Care needs to be taken so East Africa’s troops don’t lose their shirts in Somalia

Monday June 24 2024

Somalia, then, is not a continuing aberration. It could be the future of many parts of Africa, already evidenced in the centrifugal forces playing out in the Democratic Republic of Congo, Mozambique, South Africa, South Sudan, Ethiopia, Nigeria, Libya — almost in every corner of Africa. ILLUSTRATION | JOSEPH NYAGAH | NMG

By Charles Onyango-Obbo

The Somali extremist militant group al-Shabaab shot back into the spotlight at the start of the week, after it released a skilfully curated one-hour video showing recruits for its “special forces” units.

The video came out as senior American defence officials told US media that Al Shabaab had reversed all Somali National Army (SNA) gains in central Somalia over the past two years.

That claim infuriated Mogadishu, with Somalia’s national security adviser Hussein Sheik-Ali, according to reports, calling the assessment “rubbish”.

Sources close to the African Union Transition Mission in Somalia (Atmis), previously the African Union Mission in Somalia, Amisom, told me they estimate that Al Shabaab could have reached a figure at par with the SNA, and twice the number of the Atmis, comprised of troops drawn from Uganda, Burundi, Djibouti, Kenya and Ethiopia, who are still in Somalia.

Atmis, which started as Amisom in 2007, is scheduled to end in December, barring a last-minute decision to extend it. Analysts fear that should that happen, as one of them put it, “then we shall have an Afghanistan situation,” referring to when the US withdrew and the Taliban promptly overwhelmed the government and seized power within days.

Read: OBBO: There’s a secret plot to save EAC from imminent death


There are many months of nail-biting ahead for the region. As it did during the Covid pandemic, Al Shabaab seems to have used the distraction of the Israel-Hamas war to build up its muscle. It has also exploited the European Union's “Somalia fatigue” to advance.

The EU has been the primary funder of Amisom and now Atmis, with the African countries contributing mostly blood. But with the thousands of illegal migrants landing on its shores and driving the rise of the European right — and even fascists — at the polls, the European Establishment’s interest in Somalia diminished considerably.

Shabaab leaders

Additionally, after over 15 years, there was a sense the Somalia federal government, as one commentator put it, “is not at home.”

The US has remained engaged, but mostly through targeted bombing of Shabaab leaders. Though it has killed many, it is no longer an effective strategy, according to Rashid Abdi, chief analyst, Horn of Africa, and Middle East for Sahan Research, based in Nairobi.

“Shabaab has adapted considerably,” he told me. “They have moved to a pre-emptive leadership model, where a chain of leaders is predetermined and in waiting,” he said.

“The Shura Council can meet very quickly and within hours of a leader or leaders’ death, their replacement is in place and they are up and running.”

It is possible that organisationally Shabaab could be profiting from the US eliminating so many of its leaders. Because the militants have to line up several successors, many more commanders are committed to the cause because the prospect of them sitting on the throne is real. Also, rotating leaders so many times could bring more new and fresher perspectives to the jihadists’ table.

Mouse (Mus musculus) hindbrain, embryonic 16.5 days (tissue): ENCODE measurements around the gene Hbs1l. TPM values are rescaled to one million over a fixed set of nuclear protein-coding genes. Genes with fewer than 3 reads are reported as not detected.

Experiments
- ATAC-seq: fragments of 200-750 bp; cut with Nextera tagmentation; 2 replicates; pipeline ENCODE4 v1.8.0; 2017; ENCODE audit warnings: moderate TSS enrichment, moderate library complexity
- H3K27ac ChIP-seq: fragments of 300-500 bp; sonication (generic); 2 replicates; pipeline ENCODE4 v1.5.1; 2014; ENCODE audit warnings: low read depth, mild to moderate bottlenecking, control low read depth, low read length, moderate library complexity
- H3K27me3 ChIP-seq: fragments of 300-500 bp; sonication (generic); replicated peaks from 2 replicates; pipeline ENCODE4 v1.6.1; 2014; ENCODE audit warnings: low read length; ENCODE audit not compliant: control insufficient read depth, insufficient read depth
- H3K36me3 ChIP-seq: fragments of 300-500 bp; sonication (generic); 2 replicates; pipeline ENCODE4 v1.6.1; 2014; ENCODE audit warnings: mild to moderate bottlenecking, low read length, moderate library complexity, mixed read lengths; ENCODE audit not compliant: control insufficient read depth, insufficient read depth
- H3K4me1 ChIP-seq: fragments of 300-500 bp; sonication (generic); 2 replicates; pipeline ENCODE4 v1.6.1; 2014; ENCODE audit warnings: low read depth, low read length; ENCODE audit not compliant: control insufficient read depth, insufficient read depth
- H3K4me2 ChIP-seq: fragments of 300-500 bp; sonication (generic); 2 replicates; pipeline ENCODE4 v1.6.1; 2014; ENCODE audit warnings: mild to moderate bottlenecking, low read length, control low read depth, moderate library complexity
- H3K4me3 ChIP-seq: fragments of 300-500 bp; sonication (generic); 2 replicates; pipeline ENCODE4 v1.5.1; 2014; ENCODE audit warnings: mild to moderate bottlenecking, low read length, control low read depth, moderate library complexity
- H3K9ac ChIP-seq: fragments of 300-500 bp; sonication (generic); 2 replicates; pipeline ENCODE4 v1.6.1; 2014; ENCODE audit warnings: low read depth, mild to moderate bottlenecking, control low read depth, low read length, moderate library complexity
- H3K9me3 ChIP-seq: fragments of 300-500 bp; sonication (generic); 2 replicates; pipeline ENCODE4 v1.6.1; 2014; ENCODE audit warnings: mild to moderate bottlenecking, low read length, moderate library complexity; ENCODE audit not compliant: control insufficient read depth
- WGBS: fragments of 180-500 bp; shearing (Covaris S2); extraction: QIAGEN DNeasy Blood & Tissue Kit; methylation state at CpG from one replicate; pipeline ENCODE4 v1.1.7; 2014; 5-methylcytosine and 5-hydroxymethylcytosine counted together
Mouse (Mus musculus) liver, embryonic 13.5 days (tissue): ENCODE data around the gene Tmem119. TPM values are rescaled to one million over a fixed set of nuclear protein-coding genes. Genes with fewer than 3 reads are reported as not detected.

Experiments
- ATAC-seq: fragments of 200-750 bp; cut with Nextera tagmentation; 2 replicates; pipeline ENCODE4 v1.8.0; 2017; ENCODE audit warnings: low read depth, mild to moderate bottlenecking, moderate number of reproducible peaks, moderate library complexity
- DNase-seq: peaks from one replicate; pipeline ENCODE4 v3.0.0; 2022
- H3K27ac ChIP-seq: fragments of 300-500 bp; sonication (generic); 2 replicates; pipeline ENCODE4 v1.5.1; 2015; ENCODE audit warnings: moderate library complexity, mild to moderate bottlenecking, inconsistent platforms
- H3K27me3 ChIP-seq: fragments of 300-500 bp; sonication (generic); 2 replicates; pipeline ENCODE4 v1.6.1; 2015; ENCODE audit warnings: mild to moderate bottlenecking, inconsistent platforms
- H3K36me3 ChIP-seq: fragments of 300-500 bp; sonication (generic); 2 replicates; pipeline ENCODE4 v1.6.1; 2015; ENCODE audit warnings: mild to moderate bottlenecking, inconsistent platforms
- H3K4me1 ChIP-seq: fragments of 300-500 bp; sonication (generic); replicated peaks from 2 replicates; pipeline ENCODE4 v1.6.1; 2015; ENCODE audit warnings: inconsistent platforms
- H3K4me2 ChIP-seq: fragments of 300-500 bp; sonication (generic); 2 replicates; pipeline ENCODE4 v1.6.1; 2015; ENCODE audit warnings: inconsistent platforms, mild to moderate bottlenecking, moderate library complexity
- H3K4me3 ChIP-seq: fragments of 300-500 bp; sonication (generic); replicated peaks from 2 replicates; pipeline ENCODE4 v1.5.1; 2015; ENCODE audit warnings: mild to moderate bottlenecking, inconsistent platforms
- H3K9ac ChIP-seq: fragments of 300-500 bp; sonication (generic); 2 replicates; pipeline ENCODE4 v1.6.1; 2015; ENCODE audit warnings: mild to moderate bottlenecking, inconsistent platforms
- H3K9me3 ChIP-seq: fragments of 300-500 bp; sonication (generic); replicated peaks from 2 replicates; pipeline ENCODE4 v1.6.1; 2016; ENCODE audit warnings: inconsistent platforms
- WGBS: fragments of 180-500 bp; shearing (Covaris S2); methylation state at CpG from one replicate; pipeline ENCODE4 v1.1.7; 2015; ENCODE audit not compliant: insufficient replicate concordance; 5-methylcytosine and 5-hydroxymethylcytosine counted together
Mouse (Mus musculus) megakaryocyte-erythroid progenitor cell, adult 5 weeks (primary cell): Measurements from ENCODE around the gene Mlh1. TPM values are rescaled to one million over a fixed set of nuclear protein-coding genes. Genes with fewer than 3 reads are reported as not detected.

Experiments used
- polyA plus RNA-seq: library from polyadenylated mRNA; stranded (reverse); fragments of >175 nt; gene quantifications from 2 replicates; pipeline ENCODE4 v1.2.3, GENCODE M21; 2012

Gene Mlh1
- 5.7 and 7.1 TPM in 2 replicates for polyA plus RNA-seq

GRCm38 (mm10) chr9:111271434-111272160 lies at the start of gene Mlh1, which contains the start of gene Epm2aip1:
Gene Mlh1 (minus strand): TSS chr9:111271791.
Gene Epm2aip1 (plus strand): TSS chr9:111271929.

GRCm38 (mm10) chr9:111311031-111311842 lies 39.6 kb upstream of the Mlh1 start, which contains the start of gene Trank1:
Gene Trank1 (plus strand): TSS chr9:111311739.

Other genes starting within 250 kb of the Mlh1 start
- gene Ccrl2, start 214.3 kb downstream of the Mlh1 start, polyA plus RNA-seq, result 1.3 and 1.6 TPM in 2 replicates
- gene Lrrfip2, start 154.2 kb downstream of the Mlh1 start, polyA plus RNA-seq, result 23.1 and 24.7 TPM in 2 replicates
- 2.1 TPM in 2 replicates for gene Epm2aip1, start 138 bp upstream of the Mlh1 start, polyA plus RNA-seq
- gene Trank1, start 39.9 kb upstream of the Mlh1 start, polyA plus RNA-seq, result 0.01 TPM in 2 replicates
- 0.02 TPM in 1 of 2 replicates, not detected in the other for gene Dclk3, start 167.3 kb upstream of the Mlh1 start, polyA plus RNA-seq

The EU turning off of the taps has hit Atmis very hard. The AU mission is in arrears of nearly $145 million in payments of its bills and troops salaries.

“The troops haven’t been paid since May 2023, and we are only now getting to a position where we might pay last June and July’s wages,” sources at Atmis said. For now, cash-strapped troop-contributing countries are picking up most of the tabs for their soldiers.

Read: OBBO: Why you will love and fear these East African lands

Earlier in the year, a UN diplomat in Mogadishu told me the situation for the troops was already “very difficult”.

“We went to one of the Atmis forward positions, and several of the soldiers didn’t even have tents. They were living in shelters made of torn cardboard and didn’t have enough to eat. They asked us for ‘some change’ to buy food,” he said. That is no way to beat hardy Shabaab fighters on full stomachs.

However, Abdi thinks all these difficulties are symptoms of a bigger problem.

“We are seeing another face of the crisis of the post-colonial African state in Somalia, and no matter how good the intentions of Atmis have been, there is little it can do against the momentum of history.

“One of the structural problems of the post-colonial states is that they were set up to secure the urban areas, not the countryside,” he argued.

“Over the decades, the two have drifted apart, and it is just a matter of degree depending on the country. The authority and legitimacy of the state extends very little beyond the cities, and Somalia is an extreme case of that.”

He said this was also playing out in the Sudan war. “The war in Sudan has revealed places like Khartoum, or Port Sudan, for the city-states they were,” he said, with the rest of the country a hellish wilderness. Actors like Al Shabaab are emerging to occupy and fashion new formations outside the old “city-states”.

Somalia, then, is not a continuing aberration. It could be the future of many parts of Africa, already evidenced in the centrifugal forces playing out in the Democratic Republic of Congo, Mozambique, South Africa, South Sudan, Ethiopia, Nigeria, Libya — almost in every corner of Africa.

Next week, we look at who is likely to emerge winner in Somalia and look at the ripples that an Afghanistan-style outcome there will set off in the wider East and Horn of Africa region.

Charles Onyango-Obbo is a journalist, writer, and curator of the “Wall of Great Africans”. X@cobbo3